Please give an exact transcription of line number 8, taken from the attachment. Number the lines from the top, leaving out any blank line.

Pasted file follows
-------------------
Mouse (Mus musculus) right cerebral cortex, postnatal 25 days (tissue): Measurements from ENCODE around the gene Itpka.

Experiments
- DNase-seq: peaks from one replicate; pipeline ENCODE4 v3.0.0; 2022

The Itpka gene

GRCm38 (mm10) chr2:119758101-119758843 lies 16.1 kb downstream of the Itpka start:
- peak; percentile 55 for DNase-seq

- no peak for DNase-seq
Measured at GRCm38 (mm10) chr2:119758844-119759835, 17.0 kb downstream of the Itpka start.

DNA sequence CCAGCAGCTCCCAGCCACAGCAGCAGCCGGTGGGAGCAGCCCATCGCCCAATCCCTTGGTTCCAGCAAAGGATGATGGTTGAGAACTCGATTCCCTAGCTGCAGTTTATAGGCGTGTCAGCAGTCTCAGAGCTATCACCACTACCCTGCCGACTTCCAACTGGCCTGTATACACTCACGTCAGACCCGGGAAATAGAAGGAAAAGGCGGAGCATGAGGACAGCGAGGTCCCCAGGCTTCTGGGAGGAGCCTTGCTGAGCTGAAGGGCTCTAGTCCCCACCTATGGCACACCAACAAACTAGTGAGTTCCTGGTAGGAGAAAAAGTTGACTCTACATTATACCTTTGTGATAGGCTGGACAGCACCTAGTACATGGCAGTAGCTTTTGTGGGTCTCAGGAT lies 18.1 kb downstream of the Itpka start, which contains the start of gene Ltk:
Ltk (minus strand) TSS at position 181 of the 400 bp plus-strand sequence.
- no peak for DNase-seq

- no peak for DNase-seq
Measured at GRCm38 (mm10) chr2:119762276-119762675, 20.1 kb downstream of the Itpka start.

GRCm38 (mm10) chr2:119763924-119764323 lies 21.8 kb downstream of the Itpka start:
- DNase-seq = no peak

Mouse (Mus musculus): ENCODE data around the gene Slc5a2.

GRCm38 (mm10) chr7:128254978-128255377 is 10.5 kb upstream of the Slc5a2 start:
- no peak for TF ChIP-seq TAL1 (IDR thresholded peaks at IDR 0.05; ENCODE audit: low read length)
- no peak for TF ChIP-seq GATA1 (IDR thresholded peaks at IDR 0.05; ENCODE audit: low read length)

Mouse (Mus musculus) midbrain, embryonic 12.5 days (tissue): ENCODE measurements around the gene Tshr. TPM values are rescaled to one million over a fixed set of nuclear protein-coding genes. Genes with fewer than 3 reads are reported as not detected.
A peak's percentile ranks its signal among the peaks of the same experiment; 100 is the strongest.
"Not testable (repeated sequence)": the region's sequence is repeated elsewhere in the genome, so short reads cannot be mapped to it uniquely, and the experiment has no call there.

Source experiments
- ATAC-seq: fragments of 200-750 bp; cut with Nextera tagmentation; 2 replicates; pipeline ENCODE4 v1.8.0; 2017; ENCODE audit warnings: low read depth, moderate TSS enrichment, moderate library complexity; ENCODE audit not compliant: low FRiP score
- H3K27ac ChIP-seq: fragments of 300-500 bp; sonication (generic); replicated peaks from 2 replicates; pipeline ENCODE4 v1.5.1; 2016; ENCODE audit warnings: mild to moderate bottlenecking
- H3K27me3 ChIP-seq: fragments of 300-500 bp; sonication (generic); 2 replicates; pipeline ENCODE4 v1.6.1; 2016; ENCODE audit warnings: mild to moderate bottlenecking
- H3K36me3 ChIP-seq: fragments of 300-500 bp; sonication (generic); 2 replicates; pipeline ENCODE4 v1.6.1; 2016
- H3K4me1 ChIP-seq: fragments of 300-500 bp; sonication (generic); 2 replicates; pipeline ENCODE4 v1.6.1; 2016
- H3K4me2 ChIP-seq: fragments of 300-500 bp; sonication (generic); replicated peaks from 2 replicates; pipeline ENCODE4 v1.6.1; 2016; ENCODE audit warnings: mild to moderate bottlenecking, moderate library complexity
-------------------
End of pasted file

Measured at GRCm38 (mm10) chr2:119758844-119759835, 17.0 kb downstream of the Itpka start.